HOWARD LAKE, MN Area residents will have an opportunity to learn about the Civilian Conservation Corps (CCC) during a special presentation Sunday, Oct. 11 from 1 to 2 p.m. in the community room at the Howard Lake Library.
“Dollar-A-Day Boys” is a musical tribute to the CCC.
The event, made possible through Legacy funds, is sponsored by the Great River Regional Library and the Friends of the Howard Lake Library. It is open to all ages.
The Civilian Conservation Corps (CCC) was a Depression-era public work relief program that operated from 1933 to 1942 in the US for unemployed, unmarried men from relief families as part of the New Deal. Originally for young men ages 1823, it was eventually expanded to young men ages 1728.
In addition to providing employment for young men, the CCC completed a variety of projects aimed at conserving and developing natural resources.
They planted trees, built roads, and learned skills that would help them find jobs.
More than 2.5 million men enlisted in the CCC, earning a dollar a day, which helped them survive the Depression.
The program will be presented by Escanaba, MI-based historian, storyteller, and songwriter Bill Jamerson.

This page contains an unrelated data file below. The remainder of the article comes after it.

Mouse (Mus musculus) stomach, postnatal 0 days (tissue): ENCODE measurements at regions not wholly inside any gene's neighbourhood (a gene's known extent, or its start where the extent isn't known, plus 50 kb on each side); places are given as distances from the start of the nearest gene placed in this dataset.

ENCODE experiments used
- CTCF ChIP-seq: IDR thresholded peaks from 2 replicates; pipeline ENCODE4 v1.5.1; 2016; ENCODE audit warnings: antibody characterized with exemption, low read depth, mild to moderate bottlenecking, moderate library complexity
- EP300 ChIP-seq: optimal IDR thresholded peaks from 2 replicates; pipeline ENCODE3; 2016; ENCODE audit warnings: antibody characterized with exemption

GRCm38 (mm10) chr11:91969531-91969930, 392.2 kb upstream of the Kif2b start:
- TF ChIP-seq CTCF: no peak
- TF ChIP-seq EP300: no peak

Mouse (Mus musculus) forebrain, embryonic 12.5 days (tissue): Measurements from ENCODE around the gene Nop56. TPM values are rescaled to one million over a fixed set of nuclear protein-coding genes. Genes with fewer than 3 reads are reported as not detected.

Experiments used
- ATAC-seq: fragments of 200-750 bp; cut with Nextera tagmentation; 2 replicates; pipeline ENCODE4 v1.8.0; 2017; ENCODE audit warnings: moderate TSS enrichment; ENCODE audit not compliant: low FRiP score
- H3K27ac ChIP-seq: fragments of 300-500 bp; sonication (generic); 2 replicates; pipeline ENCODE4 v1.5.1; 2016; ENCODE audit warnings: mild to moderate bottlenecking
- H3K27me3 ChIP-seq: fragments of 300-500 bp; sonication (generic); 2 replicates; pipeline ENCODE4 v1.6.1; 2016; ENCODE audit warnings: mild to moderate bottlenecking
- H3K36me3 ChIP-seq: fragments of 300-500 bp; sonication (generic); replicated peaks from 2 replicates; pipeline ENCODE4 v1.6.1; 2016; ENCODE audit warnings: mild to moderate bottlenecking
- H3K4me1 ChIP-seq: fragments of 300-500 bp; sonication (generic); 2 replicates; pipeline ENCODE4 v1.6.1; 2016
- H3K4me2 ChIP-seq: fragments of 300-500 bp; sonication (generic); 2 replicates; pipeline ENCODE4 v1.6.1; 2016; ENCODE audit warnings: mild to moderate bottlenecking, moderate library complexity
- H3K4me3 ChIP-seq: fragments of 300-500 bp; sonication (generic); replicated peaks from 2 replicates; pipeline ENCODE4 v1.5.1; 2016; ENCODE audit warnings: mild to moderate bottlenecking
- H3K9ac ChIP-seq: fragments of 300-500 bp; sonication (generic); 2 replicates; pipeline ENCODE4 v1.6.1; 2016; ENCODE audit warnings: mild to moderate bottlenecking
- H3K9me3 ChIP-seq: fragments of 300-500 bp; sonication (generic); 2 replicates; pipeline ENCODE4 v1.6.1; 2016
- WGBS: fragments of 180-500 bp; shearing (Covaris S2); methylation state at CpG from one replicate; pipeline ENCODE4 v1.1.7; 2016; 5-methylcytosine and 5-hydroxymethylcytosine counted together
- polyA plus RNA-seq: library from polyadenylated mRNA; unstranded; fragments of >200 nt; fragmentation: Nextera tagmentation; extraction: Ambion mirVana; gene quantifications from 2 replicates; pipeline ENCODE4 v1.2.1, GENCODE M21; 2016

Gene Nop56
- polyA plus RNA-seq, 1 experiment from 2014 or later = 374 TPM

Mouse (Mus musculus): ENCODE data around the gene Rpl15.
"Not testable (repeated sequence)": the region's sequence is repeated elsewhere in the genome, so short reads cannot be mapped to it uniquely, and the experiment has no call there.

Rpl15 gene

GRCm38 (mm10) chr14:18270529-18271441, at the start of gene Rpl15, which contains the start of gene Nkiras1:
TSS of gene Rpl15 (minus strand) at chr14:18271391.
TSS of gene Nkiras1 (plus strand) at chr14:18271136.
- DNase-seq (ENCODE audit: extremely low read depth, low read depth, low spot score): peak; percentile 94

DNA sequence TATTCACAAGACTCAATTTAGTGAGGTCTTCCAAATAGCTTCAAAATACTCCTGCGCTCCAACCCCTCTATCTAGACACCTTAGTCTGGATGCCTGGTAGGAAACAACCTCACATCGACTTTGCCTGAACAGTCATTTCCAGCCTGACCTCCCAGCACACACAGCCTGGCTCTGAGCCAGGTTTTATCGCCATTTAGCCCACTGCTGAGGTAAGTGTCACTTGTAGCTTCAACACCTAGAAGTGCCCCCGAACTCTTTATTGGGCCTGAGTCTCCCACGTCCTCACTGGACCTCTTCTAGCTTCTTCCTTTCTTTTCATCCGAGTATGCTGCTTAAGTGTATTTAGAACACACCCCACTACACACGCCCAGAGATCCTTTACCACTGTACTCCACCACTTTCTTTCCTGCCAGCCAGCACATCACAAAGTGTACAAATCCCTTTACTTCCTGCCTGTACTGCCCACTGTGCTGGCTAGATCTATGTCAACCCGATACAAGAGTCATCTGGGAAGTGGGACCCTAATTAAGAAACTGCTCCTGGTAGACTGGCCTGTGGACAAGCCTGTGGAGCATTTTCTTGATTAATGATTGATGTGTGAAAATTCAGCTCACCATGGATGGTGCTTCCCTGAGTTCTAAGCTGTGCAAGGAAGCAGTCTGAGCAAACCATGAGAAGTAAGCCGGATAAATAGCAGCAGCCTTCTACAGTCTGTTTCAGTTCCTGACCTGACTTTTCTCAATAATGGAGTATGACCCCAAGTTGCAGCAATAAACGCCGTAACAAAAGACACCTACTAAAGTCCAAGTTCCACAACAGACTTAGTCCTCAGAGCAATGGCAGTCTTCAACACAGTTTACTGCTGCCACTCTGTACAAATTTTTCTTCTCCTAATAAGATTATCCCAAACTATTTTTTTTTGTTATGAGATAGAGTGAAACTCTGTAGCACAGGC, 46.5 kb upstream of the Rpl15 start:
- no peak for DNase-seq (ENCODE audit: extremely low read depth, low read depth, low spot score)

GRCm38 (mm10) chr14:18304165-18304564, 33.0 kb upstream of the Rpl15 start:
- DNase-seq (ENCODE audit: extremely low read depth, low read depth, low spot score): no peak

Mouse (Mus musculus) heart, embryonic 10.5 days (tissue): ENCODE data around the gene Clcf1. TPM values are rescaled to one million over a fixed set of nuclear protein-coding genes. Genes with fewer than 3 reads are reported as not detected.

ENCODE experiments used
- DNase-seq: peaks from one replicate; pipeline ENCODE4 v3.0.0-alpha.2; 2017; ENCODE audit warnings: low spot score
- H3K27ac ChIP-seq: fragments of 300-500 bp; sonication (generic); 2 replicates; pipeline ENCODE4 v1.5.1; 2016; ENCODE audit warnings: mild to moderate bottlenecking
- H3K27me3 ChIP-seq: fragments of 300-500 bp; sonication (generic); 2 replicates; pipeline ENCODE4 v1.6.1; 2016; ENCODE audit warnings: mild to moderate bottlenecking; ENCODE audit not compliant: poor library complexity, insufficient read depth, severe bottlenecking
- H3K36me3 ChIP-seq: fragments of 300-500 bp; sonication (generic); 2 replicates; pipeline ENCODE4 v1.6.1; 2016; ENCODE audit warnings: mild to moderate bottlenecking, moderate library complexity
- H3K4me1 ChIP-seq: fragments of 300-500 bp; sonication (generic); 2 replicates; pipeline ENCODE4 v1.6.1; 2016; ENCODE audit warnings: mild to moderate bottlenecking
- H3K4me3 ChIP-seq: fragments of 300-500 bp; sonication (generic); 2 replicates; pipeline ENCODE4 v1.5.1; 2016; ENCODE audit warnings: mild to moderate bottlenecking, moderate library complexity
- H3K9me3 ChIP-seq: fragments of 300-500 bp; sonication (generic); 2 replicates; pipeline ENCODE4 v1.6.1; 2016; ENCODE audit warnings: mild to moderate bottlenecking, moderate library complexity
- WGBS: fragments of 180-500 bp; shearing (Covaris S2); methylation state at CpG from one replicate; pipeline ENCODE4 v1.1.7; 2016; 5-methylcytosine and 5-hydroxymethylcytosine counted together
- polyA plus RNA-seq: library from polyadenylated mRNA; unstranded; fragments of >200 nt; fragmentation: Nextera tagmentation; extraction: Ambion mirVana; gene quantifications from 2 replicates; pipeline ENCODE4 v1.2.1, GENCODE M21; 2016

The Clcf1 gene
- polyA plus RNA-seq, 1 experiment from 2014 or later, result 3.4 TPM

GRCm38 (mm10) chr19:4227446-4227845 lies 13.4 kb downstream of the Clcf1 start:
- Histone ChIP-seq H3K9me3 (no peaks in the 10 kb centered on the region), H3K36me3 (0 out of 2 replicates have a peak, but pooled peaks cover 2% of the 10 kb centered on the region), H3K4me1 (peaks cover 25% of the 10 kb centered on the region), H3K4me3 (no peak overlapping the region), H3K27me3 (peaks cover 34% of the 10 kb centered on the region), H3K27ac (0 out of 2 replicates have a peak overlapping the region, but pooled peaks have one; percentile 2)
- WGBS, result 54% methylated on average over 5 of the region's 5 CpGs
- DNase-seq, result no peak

For more than a decade, Jamerson has been sharing stories about America’s past via his “History through Song” program, according to his website.
He developed a love of history at an early age, inspired by his grandfather’s stories about life in lumberjack camps, and living through the Great Depression.
Jamerson has produced a number of films on history for Michigan Public Television.
In 2002, Jamerson began presenting live programs about the CCC, lumberjack, and iron mining history in schools, libraries, and other venues. His programs include original songs played with his guitar. Most of the songs are based on stories collected from people with first-hand knowledge.
The programs often include short video clips from his PBS films.
In 2007, Jamerson published a historical novel on the CCC.
He has visited dozens of CCC-built state parks, and often refers to them in his talks depending on the state he is in. Jamerson often provides information at his talks to assist people in their research efforts.
According to his website, the greatest source of new stories in his programs comes from the people who attend his performances and share stories about their families. They often bring photos and memorabilia and give him copies, which he displays with his traveling exhibits. Audience members are called upon to tell stories from their families, so there are always pleasant surprises in his shows.
Jamerson’s presentation has been described as a cross between Woody Guthrie and Garrison Keillor. He continues the oral tradition of sharing cultural and ethnic traditions with humor, storytelling, and song.
To learn more about Bill Jamerson, CLICK HERE.